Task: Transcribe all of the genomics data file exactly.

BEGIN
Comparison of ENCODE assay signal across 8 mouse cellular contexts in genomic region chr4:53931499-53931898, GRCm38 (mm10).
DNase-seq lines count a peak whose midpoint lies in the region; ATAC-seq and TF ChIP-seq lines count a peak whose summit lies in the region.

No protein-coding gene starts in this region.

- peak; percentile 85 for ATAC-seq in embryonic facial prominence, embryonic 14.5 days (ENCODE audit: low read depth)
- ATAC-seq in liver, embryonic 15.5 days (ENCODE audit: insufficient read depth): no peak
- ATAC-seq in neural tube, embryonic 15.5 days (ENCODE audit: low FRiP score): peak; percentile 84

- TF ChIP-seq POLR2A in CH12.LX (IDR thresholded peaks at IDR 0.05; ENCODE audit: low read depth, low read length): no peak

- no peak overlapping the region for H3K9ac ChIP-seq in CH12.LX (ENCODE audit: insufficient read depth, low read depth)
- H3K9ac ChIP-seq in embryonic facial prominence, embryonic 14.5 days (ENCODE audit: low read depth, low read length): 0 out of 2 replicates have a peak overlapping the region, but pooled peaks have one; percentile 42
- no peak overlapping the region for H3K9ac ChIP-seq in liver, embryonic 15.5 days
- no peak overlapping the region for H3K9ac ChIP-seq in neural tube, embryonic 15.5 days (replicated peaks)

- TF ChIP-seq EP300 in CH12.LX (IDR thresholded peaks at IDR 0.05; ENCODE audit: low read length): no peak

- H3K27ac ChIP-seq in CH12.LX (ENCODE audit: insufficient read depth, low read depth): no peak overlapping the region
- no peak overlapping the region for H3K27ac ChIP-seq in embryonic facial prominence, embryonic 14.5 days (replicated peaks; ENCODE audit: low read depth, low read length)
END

Comparison of ENCODE assay signal across 8 mouse cellular contexts in genomic region chr4:53931499-53931898, GRCm38 (mm10).
DNase-seq lines count a peak whose midpoint lies in the region; ATAC-seq and TF ChIP-seq lines count a peak whose summit lies in the region.

No protein-coding gene starts in this region.

- peak; percentile 85 for ATAC-seq in embryonic facial prominence, embryonic 14.5 days (ENCODE audit: low read depth)
- ATAC-seq in liver, embryonic 15.5 days (ENCODE audit: insufficient read depth): no peak
- ATAC-seq in neural tube, embryonic 15.5 days (ENCODE audit: low FRiP score): peak; percentile 84

- TF ChIP-seq POLR2A in CH12.LX (IDR thresholded peaks at IDR 0.05; ENCODE audit: low read depth, low read length): no peak

- no peak overlapping the region for H3K9ac ChIP-seq in CH12.LX (ENCODE audit: insufficient read depth, low read depth)
- H3K9ac ChIP-seq in embryonic facial prominence, embryonic 14.5 days (ENCODE audit: low read depth, low read length): 0 out of 2 replicates have a peak overlapping the region, but pooled peaks have one; percentile 42
- no peak overlapping the region for H3K9ac ChIP-seq in liver, embryonic 15.5 days
- no peak overlapping the region for H3K9ac ChIP-seq in neural tube, embryonic 15.5 days (replicated peaks)

- TF ChIP-seq EP300 in CH12.LX (IDR thresholded peaks at IDR 0.05; ENCODE audit: low read length): no peak

- H3K27ac ChIP-seq in CH12.LX (ENCODE audit: insufficient read depth, low read depth): no peak overlapping the region
- no peak overlapping the region for H3K27ac ChIP-seq in embryonic facial prominence, embryonic 14.5 days (replicated peaks; ENCODE audit: low read depth, low read length)